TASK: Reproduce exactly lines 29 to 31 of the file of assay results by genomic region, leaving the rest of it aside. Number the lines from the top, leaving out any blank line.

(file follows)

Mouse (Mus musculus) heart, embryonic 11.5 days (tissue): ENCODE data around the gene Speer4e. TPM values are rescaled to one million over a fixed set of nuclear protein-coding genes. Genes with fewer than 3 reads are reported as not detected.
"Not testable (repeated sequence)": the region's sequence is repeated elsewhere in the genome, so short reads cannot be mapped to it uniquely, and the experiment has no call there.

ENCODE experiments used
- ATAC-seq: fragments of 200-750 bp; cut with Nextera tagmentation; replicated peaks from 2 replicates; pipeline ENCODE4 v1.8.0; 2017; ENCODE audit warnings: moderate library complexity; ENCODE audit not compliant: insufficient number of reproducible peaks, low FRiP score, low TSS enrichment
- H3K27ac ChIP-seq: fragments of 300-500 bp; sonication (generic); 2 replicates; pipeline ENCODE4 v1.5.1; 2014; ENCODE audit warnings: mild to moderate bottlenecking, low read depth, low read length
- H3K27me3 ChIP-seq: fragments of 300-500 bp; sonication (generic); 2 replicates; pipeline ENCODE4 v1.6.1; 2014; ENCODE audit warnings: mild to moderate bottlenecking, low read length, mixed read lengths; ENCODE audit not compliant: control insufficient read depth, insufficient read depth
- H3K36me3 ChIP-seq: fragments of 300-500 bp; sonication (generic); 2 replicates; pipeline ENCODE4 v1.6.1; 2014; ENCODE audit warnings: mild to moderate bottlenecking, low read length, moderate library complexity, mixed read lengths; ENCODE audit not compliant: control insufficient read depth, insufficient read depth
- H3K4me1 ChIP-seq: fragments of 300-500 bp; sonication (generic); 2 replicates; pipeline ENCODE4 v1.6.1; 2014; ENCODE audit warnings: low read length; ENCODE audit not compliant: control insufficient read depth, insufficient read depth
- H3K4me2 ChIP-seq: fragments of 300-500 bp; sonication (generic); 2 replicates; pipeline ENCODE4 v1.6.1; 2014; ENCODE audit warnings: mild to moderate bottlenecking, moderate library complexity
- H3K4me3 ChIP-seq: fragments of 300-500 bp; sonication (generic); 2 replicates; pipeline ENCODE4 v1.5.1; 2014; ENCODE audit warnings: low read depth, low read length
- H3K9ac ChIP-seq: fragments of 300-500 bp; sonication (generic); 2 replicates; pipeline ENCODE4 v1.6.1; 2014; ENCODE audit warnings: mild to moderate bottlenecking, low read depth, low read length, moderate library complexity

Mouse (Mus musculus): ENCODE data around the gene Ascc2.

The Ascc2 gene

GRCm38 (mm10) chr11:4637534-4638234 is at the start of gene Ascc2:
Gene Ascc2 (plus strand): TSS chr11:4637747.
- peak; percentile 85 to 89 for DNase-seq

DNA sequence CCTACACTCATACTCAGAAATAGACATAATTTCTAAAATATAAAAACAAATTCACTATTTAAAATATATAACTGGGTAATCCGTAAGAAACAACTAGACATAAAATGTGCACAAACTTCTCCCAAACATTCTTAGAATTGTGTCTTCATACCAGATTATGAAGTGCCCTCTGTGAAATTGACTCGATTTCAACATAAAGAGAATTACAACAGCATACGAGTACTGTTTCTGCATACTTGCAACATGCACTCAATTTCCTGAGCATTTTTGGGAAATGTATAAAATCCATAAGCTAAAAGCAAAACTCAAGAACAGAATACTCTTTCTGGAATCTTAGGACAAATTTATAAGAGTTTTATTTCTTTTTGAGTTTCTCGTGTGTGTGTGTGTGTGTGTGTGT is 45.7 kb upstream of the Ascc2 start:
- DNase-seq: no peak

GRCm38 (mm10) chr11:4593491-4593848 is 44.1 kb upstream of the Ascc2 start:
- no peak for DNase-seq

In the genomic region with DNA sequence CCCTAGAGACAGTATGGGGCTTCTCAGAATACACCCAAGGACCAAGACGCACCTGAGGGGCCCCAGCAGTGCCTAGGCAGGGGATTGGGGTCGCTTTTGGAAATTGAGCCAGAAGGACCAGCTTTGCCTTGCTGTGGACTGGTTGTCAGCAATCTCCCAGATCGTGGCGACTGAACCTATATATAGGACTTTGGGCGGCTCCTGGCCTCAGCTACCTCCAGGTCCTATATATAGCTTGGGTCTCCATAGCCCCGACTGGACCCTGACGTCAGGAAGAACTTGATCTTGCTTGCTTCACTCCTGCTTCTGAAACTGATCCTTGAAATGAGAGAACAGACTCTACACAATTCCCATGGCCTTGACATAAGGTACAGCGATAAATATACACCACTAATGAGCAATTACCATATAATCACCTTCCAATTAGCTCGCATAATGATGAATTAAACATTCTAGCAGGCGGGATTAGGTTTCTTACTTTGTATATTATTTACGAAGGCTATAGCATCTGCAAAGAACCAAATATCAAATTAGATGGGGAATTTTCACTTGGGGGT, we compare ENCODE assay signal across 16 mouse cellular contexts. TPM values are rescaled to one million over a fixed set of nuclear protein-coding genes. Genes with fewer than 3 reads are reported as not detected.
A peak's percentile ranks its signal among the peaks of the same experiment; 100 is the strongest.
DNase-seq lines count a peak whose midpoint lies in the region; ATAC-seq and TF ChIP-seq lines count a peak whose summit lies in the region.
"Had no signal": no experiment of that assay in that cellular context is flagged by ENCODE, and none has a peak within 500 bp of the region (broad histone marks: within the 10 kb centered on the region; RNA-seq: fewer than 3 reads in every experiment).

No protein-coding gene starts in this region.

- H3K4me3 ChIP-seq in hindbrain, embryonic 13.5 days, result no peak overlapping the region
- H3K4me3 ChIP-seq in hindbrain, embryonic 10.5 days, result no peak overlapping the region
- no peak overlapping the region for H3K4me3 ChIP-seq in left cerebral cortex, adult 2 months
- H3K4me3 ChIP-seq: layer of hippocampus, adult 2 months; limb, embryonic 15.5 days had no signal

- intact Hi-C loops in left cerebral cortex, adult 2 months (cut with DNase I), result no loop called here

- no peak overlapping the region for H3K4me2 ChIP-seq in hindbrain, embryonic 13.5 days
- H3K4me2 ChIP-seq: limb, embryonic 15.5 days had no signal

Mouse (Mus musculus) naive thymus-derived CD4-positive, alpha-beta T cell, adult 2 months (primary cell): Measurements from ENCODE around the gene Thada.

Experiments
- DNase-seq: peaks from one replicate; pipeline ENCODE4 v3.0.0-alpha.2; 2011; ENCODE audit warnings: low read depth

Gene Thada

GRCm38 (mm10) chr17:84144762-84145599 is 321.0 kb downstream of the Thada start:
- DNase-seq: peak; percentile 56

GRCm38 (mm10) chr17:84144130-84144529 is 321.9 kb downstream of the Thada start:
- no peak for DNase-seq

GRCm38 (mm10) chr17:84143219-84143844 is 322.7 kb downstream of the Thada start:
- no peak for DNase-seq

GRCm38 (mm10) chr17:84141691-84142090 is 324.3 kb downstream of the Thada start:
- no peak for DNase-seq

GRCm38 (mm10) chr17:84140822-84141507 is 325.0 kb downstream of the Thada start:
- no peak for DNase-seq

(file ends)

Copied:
- H3K4me3 ChIP-seq: layer of hippocampus, adult 2 months; limb, embryonic 15.5 days had no signal

- intact Hi-C loops in left cerebral cortex, adult 2 months (cut with DNase I), result no loop called here

- no peak overlapping the region for H3K4me2 ChIP-seq in hindbrain, embryonic 13.5 days